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Emperor Go-Sai

1638 - 1685

Photo of Emperor Go-Sai

Icon of person Emperor Go-Sai

Emperor Go-Sai (後西天皇, Go-Sai-tennō, January 1, 1638 – March 22, 1685), also known as Emperor Go-Saiin (後西院天皇, Go-Saiin-tennō), was the 111th emperor of Japan, according to the traditional order of succession.Go-Sai's reign spanned the years from 1655 through 1663.This 17th-century sovereign was named after the 9th-century Emperor Junna and go- (後), translates as later, and thus, he could have been called the "Later Emperor Junna". Emperor Go-Sai could not pass the throne onto his descendants. For this reason, he was known as the Go-Saiin emperor, after an alternate name of Emperor Junna, who had confronted and reached an accommodation with similar issues. Read more on Wikipedia

Since 2007, the English Wikipedia page of Emperor Go-Sai has received more than 188,335 page views. His biography is available in 30 different languages on Wikipedia (up from 29 in 2019). Emperor Go-Sai is the 2,631st most popular politician (up from 3,164th in 2019), the 112th most popular biography from Japan (up from 141st in 2019) and the 38th most popular Japanese Politician.

Emperor Go-sai is most famous for his decision to abandon Kyoto and the imperial court in order to set up a new capital in Tokyo, which was then called Edo. This decision was made after the Great Fire of Meireki in 1657.

Memorability Metrics

  • 190k

    Page Views (PV)

  • 63.28

    Historical Popularity Index (HPI)

  • 30

    Languages Editions (L)

  • 6.65

    Effective Languages (L*)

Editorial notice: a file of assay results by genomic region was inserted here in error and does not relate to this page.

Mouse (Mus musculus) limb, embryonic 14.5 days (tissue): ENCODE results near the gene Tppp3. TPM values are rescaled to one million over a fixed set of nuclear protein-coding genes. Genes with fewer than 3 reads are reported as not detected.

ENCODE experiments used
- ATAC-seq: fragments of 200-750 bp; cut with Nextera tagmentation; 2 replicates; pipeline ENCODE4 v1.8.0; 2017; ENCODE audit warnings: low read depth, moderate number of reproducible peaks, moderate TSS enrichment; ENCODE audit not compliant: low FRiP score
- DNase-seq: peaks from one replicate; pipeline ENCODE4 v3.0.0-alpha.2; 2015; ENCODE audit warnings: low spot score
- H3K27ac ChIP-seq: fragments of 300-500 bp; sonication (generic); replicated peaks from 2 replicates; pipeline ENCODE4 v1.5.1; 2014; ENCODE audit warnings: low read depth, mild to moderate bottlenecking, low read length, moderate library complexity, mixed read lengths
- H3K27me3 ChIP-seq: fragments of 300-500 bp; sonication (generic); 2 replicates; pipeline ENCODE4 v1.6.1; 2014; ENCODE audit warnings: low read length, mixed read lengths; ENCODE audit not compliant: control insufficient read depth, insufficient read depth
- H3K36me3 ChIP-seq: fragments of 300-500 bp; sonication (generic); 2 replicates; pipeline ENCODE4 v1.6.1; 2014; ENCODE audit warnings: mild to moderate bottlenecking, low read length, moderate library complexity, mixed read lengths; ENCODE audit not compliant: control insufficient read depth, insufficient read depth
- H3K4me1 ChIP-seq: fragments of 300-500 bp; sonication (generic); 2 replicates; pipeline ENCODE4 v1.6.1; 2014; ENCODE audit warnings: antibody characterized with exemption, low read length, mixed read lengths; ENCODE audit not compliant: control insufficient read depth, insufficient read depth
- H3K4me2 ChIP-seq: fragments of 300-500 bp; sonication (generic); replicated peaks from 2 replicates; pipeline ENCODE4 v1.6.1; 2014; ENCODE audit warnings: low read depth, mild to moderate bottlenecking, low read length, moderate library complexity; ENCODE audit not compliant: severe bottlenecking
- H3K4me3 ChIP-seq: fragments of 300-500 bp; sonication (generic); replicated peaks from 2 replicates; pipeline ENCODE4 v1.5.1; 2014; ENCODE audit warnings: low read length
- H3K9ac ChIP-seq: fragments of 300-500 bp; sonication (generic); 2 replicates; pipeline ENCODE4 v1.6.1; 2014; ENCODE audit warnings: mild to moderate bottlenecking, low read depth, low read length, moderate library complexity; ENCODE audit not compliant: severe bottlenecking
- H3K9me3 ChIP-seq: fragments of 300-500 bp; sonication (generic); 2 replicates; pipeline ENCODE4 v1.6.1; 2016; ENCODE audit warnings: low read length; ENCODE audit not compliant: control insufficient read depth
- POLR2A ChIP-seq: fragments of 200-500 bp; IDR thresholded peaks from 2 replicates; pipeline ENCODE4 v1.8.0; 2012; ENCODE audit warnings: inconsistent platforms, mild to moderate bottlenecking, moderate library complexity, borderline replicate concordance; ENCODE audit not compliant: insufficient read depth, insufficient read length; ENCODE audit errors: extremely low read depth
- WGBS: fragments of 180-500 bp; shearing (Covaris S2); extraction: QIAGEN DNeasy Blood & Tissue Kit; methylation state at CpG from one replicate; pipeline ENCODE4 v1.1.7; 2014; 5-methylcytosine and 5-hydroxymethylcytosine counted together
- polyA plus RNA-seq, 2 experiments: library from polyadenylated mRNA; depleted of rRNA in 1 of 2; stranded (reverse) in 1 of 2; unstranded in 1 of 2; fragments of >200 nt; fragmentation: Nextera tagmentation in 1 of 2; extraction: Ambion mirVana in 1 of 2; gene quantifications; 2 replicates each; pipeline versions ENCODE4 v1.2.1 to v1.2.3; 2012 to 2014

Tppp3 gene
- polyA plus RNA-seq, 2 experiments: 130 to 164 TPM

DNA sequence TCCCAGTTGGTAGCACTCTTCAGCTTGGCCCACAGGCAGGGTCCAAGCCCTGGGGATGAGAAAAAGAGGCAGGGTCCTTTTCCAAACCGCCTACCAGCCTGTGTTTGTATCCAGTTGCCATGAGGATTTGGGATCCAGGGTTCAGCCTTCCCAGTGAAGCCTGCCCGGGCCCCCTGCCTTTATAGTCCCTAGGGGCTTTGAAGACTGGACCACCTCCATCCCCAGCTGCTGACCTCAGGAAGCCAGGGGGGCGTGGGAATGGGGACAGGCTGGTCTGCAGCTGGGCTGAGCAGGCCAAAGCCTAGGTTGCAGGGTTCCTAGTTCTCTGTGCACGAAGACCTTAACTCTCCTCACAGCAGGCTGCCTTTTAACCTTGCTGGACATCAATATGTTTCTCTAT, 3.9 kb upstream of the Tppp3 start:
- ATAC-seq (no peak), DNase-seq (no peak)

• 2.59

    Coefficient of Variation (CV)

Page views of Emperor Go-Sais by language


Among politicians, Emperor Go-Sai ranks 2,631 out of 15,577Before him are Georg Michaelis, Chaghri Beg, Moctezuma I, B. J. Habibie, Mohamed Farrah Aidid, and Mentuhotep III. After him are Alfred Hugenberg, Mohammad Ali Shah Qajar, Günter Schabowski, Dương Văn Minh, Magnentius, and Felipe González.

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Among people born in 1638, Emperor Go-Sai ranks 7Before him are Louis XIV of France, Maria Theresa of Spain, Shunzhi Emperor, Nicolas Malebranche, Nicolas Steno, and Catherine of Braganza. After him are Olympia Mancini, Countess of Soissons, Meindert Hobbema, James Gregory, Elisabetta Sirani, Christoph Cellarius, and Frederik Ruysch. Among people deceased in 1685, Emperor Go-Sai ranks 2Before him is Charles II of England. After him are Adriaen van Ostade, Sophie Amalie of Brunswick-Lüneburg, Charles II, Elector Palatine, Juan Carreño de Miranda, Louis Armand I, Prince of Conti, Archduchess Isabella Clara of Austria, James Scott, 1st Duke of Monmouth, Michel Le Tellier, Francisco Herrera the Younger, and John Pell.

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In Japan

Among people born in Japan, Emperor Go-Sai ranks 112 out of 6,048Before him are Emperor Go-Kōmyō (1633), Emperor Kōshō (-505), Emperor Higashiyama (1675), Empress Meishō (1624), Kōbō Abe (1924), and Toyotomi Hideyori (1593). After him are Kōnosuke Matsushita (1894), Paulo Miki (1564), Emperor Reigen (1654), Akio Morita (1921), Emperor Momozono (1741), and Kakuichi Mimura (1931).


Among politicians born in Japan, Emperor Go-Sai ranks 38Before him are Abe no Seimei (921), Prince Shōtoku (574), Emperor Go-Kōmyō (1633), Emperor Kōshō (-505), Emperor Higashiyama (1675), and Empress Meishō (1624). After him are Emperor Reigen (1654), Emperor Momozono (1741), Emperor Nintoku (290), Emperor Kōrei (-341), Emperor Suinin (-69), and Taira no Kiyomori (1118).